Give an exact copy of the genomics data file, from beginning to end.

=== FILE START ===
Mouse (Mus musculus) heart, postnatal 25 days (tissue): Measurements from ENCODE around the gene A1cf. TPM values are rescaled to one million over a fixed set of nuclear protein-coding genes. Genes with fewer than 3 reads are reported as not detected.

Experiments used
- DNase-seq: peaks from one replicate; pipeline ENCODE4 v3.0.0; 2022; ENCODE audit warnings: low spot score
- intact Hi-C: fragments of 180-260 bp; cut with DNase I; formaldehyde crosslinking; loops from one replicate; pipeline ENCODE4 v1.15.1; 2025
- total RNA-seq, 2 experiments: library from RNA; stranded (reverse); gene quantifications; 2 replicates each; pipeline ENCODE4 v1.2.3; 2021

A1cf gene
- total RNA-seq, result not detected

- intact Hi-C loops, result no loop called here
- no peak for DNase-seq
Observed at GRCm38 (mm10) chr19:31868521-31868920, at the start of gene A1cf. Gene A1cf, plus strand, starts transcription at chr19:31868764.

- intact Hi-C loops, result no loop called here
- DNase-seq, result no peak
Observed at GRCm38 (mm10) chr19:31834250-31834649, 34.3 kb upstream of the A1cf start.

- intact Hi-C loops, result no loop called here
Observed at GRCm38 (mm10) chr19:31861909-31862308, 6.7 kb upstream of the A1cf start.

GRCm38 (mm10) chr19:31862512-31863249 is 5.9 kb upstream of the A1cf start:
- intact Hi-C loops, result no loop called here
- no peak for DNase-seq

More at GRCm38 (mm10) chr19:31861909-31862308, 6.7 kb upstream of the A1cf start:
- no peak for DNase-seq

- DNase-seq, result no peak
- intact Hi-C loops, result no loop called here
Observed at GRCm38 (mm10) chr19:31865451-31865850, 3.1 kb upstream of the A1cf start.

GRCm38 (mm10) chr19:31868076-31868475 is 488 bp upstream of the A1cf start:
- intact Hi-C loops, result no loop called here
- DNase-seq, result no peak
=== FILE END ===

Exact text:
Mouse (Mus musculus) heart, postnatal 25 days (tissue): Measurements from ENCODE around the gene A1cf. TPM values are rescaled to one million over a fixed set of nuclear protein-coding genes. Genes with fewer than 3 reads are reported as not detected.

Experiments used
- DNase-seq: peaks from one replicate; pipeline ENCODE4 v3.0.0; 2022; ENCODE audit warnings: low spot score
- intact Hi-C: fragments of 180-260 bp; cut with DNase I; formaldehyde crosslinking; loops from one replicate; pipeline ENCODE4 v1.15.1; 2025
- total RNA-seq, 2 experiments: library from RNA; stranded (reverse); gene quantifications; 2 replicates each; pipeline ENCODE4 v1.2.3; 2021

A1cf gene
- total RNA-seq, result not detected

- intact Hi-C loops, result no loop called here
- no peak for DNase-seq
Observed at GRCm38 (mm10) chr19:31868521-31868920, at the start of gene A1cf. Gene A1cf, plus strand, starts transcription at chr19:31868764.

- intact Hi-C loops, result no loop called here
- DNase-seq, result no peak
Observed at GRCm38 (mm10) chr19:31834250-31834649, 34.3 kb upstream of the A1cf start.

- intact Hi-C loops, result no loop called here
Observed at GRCm38 (mm10) chr19:31861909-31862308, 6.7 kb upstream of the A1cf start.

GRCm38 (mm10) chr19:31862512-31863249 is 5.9 kb upstream of the A1cf start:
- intact Hi-C loops, result no loop called here
- no peak for DNase-seq

More at GRCm38 (mm10) chr19:31861909-31862308, 6.7 kb upstream of the A1cf start:
- no peak for DNase-seq

- DNase-seq, result no peak
- intact Hi-C loops, result no loop called here
Observed at GRCm38 (mm10) chr19:31865451-31865850, 3.1 kb upstream of the A1cf start.

GRCm38 (mm10) chr19:31868076-31868475 is 488 bp upstream of the A1cf start:
- intact Hi-C loops, result no loop called here
- DNase-seq, result no peak